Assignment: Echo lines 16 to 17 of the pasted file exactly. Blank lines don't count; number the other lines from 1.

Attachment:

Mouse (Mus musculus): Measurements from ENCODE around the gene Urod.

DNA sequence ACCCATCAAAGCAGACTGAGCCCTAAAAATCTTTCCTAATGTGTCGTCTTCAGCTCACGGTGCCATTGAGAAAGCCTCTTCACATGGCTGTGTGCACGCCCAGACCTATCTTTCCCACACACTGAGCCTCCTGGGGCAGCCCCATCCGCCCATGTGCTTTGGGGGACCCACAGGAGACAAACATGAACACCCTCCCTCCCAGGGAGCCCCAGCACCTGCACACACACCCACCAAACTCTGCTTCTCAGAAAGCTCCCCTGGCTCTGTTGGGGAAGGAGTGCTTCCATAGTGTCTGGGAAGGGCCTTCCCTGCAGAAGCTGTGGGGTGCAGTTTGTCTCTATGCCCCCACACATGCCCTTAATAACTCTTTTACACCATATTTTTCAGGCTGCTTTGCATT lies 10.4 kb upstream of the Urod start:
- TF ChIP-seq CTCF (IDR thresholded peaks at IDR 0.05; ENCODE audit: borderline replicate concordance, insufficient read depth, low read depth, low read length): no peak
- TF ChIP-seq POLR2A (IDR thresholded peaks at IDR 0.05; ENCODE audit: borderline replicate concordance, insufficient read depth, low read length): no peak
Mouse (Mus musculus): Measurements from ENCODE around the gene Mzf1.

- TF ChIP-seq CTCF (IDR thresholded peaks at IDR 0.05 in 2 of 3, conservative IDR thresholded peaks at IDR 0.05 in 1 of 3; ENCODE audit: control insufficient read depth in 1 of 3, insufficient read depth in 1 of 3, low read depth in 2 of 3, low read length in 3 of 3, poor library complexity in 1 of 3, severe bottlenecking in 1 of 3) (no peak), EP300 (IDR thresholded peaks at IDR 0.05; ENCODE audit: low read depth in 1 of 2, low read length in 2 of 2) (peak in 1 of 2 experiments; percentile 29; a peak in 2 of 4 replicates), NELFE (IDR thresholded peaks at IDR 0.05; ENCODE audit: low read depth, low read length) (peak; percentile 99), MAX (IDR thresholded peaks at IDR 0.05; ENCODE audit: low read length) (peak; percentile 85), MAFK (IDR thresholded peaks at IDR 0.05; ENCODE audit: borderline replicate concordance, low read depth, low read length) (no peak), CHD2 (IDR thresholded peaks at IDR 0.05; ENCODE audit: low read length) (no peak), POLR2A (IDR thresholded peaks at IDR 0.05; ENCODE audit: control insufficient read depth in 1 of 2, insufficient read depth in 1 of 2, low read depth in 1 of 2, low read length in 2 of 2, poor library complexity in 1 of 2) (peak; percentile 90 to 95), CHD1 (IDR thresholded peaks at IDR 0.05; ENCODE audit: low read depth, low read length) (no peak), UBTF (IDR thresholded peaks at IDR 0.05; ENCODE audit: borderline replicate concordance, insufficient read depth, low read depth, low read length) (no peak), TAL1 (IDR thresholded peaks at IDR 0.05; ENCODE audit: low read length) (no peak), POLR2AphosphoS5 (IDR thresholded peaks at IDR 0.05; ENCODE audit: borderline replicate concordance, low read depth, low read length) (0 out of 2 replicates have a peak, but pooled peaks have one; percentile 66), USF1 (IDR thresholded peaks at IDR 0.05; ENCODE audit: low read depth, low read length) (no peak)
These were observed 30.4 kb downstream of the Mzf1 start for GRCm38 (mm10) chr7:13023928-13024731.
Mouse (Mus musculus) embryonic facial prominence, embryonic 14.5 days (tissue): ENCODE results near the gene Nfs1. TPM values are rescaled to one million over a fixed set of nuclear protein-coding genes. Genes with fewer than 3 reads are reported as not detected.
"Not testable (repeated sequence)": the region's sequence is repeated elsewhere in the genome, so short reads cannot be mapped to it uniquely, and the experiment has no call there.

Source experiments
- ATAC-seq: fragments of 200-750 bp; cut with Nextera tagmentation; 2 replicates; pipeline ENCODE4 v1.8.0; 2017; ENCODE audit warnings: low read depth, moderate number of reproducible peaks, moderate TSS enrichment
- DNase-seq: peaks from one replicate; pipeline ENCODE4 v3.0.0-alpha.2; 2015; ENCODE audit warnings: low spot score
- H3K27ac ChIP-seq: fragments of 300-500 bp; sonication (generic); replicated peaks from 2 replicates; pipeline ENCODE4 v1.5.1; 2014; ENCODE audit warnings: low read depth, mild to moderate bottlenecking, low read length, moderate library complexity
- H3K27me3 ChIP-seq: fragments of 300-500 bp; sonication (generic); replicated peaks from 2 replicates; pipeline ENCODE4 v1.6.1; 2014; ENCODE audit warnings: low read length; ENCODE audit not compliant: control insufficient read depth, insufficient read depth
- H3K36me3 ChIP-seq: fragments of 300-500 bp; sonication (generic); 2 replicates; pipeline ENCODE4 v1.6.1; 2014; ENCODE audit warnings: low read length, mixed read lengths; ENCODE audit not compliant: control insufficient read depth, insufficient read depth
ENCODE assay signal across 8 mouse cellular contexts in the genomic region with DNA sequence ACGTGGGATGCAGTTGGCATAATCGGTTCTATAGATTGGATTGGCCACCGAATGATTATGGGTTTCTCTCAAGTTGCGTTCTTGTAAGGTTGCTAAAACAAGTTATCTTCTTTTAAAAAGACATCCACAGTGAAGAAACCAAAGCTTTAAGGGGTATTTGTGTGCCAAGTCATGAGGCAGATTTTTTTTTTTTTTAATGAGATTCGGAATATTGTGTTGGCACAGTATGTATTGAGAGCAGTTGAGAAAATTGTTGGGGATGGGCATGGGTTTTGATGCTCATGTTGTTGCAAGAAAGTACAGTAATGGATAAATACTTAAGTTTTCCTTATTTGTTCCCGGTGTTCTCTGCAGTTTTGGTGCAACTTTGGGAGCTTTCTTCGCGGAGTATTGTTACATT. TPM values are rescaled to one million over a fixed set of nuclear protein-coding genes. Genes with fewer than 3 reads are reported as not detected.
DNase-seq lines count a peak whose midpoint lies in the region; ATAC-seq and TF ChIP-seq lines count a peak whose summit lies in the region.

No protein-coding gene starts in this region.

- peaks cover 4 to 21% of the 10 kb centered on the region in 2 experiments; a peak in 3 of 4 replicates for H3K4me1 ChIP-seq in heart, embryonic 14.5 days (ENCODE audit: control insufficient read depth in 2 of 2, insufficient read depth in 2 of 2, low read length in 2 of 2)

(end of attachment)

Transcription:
ENCODE assay signal across 8 mouse cellular contexts in the genomic region with DNA sequence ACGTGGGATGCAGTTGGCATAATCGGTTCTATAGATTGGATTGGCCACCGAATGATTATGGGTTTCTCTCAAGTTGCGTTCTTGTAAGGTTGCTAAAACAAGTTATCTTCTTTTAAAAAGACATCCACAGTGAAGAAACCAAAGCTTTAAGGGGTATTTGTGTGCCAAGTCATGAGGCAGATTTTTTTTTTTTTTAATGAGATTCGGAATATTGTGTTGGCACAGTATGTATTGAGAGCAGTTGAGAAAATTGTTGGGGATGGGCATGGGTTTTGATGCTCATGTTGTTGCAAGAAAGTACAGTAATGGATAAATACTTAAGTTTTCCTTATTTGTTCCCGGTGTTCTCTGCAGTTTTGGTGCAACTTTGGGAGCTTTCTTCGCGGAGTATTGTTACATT. TPM values are rescaled to one million over a fixed set of nuclear protein-coding genes. Genes with fewer than 3 reads are reported as not detected.
DNase-seq lines count a peak whose midpoint lies in the region; ATAC-seq and TF ChIP-seq lines count a peak whose summit lies in the region.